Friendly, but blunt. That will be the tone of the message from the United States Nuclear Regulatory Commission (NRC) to India.
When NRC chairman Gregory Jaczko comes here later this month to meet with his counterparts in the Atomic Energy Commission and the Nuclear Power Corporation of India, he would say that this country’s civil nuclear liability law would not pass muster in the US. For, as sources note, it would require to be substantially amended if New Delhi hopes to get business from the US.
The US has discussed the law — The Civil Liability for Nuclear Damage Bill 2010 — with France and Russia. These are the other two countries with whom India wants to do business in nuclear power.
Both of them share the US’s concerns on the infirmities in the liability regime spelt out in the Bill. Worse, the Bill, according to informed US sources, is not in conformity with the International Atomic Energy Agency (IAEA) Convention on Supplementary Compensation (CSC).
These sources note that India had repeatedly assured the US to patiently await the enabling executive orders, while Washington has sought legal opinion both in India and back in America. It is certain that executive orders cannot contradict a legislation passed by the Indian Parliament.
The crux of the issue is: Who will be held responsible in case there is an accident at a plant that is set up by foreign investors?
While the Bill fixes liability for nuclear damage, specifies procedures for compensating victims and fixes no-fault liability on operators by giving them a right of recourse against certain persons, it also contains the right of recourse against the supplier (Clause 17). This is neither compliant with the CSC, nor acceptable to foreign companies.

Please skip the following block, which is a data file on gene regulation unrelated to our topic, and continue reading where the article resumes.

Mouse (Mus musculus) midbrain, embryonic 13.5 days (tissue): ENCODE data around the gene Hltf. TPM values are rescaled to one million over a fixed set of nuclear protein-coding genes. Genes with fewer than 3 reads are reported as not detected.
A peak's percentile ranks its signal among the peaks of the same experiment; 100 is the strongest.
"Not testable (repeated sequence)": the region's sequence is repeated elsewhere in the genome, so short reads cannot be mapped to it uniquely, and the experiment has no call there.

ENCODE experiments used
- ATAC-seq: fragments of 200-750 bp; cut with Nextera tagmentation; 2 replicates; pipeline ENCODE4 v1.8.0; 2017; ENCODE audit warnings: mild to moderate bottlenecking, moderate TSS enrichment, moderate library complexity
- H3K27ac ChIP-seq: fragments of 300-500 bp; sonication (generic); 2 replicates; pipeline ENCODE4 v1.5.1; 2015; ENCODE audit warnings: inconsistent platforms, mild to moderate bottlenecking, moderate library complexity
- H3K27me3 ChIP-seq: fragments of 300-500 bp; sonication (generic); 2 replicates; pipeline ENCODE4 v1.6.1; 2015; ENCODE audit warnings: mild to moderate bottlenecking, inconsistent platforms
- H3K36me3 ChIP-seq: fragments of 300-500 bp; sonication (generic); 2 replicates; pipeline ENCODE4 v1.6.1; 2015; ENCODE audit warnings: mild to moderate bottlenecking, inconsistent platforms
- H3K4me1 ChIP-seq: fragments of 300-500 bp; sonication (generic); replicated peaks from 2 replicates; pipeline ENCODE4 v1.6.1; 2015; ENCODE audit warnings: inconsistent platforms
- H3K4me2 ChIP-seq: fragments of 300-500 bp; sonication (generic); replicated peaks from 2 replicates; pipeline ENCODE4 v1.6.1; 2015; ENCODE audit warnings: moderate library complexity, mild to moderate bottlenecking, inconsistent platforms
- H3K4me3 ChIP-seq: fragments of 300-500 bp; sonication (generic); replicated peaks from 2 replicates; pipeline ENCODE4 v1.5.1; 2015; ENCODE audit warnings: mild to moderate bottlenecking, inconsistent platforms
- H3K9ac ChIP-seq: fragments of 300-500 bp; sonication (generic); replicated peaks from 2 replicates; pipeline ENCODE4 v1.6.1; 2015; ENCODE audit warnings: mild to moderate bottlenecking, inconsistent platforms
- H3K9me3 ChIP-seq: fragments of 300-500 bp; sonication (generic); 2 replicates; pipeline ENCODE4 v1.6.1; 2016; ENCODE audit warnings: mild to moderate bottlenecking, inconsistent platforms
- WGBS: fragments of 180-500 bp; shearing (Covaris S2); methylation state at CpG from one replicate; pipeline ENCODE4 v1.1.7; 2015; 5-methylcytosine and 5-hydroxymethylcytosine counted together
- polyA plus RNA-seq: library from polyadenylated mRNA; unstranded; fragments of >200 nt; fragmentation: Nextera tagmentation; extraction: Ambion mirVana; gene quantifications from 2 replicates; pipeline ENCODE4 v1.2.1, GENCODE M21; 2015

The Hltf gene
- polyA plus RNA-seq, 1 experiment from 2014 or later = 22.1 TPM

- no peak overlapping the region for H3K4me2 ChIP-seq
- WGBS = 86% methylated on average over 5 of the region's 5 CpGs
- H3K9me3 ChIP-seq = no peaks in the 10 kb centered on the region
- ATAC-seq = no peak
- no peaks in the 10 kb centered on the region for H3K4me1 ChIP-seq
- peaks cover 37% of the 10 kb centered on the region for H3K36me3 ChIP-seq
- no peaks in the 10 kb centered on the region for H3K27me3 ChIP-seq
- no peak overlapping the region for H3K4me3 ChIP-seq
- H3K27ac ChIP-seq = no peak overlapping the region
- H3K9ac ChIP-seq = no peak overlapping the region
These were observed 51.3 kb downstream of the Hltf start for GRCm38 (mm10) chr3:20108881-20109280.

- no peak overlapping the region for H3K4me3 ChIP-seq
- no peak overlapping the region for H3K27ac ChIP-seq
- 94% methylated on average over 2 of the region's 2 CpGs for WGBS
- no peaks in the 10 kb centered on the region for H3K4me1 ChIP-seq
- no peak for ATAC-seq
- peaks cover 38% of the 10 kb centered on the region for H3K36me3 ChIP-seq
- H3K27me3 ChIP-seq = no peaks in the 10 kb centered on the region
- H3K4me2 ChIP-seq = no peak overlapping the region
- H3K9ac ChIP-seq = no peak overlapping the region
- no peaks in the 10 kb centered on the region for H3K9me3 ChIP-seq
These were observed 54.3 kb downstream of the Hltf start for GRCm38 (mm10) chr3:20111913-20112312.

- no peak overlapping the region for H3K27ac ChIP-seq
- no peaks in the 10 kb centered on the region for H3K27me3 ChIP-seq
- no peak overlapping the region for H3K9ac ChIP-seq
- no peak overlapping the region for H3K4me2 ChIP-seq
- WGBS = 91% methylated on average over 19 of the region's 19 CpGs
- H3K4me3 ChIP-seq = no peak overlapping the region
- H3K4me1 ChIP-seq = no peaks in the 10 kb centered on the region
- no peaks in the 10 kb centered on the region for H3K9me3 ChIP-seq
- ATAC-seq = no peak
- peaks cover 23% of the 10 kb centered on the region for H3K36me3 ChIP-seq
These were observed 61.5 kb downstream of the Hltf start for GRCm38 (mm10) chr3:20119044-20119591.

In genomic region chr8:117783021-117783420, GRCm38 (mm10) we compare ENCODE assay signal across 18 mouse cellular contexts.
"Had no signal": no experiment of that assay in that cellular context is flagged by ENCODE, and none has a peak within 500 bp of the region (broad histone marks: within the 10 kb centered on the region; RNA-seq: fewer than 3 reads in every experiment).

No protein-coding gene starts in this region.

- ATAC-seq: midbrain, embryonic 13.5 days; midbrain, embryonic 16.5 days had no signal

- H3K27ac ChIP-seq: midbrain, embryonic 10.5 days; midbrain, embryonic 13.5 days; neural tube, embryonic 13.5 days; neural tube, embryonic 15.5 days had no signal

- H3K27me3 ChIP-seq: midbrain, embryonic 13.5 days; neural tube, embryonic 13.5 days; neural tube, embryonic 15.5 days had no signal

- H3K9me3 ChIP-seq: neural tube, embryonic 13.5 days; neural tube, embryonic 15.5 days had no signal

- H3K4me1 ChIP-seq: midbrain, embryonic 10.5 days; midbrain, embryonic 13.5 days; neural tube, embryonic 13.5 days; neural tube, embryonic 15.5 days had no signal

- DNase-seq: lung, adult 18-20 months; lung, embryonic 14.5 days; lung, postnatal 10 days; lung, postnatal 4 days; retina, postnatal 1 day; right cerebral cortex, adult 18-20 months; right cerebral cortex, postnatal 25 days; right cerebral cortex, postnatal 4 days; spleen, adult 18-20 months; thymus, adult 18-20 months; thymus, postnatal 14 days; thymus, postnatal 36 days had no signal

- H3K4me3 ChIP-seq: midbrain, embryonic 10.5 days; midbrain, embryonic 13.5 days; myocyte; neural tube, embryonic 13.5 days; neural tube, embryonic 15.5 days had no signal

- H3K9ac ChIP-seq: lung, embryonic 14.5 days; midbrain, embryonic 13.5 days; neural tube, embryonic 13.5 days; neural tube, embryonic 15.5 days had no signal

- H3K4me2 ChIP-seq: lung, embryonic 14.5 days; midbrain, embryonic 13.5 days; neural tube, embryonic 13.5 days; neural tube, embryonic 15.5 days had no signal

American investors are wary of coming to India, faced with a law that permits open-ended liability of suppliers. Further, they are fearful of the court cases that might result as a consequence of an accident. The Indian government has promised to ‘fix’ the problem through enabling executive orders. The US is not convinced this can be done. It is now looking to find a statutory protection for suppliers of civil nuclear energy as well as operators.
France, for instance, is not raising the issue actively and publicly with India, but its domestic law protects suppliers from liability in case of an accident.
The liability of suppliers was introduced at the insistence of the Opposition BJP, which made it a condition for their support to the Bill when it was passed in 2010.
The US has asked India to go to the IAEA to get its opinion on the law. But it knows the answer: The law is not in compliance with the CSC that is yet to be ratified. “The question is,” according to a source, “if India ratifies CSC, what exactly (of it) is being ratified?”
To tide over the problem temporarily, Russia and France have suggested Early Works Agreements: Investments made before work on the actual plant starts.
But directors on the boards of US companies engaged in civil nuclear power business will be wary of committing millions of dollars in projects that might not be sustainable for lack of an enabling legal set up, these sources warned.
If nothing works out, they say, India should reconcile itself to amending the Act itself to provide protection to both operators and suppliers “after the 2014 general elections”.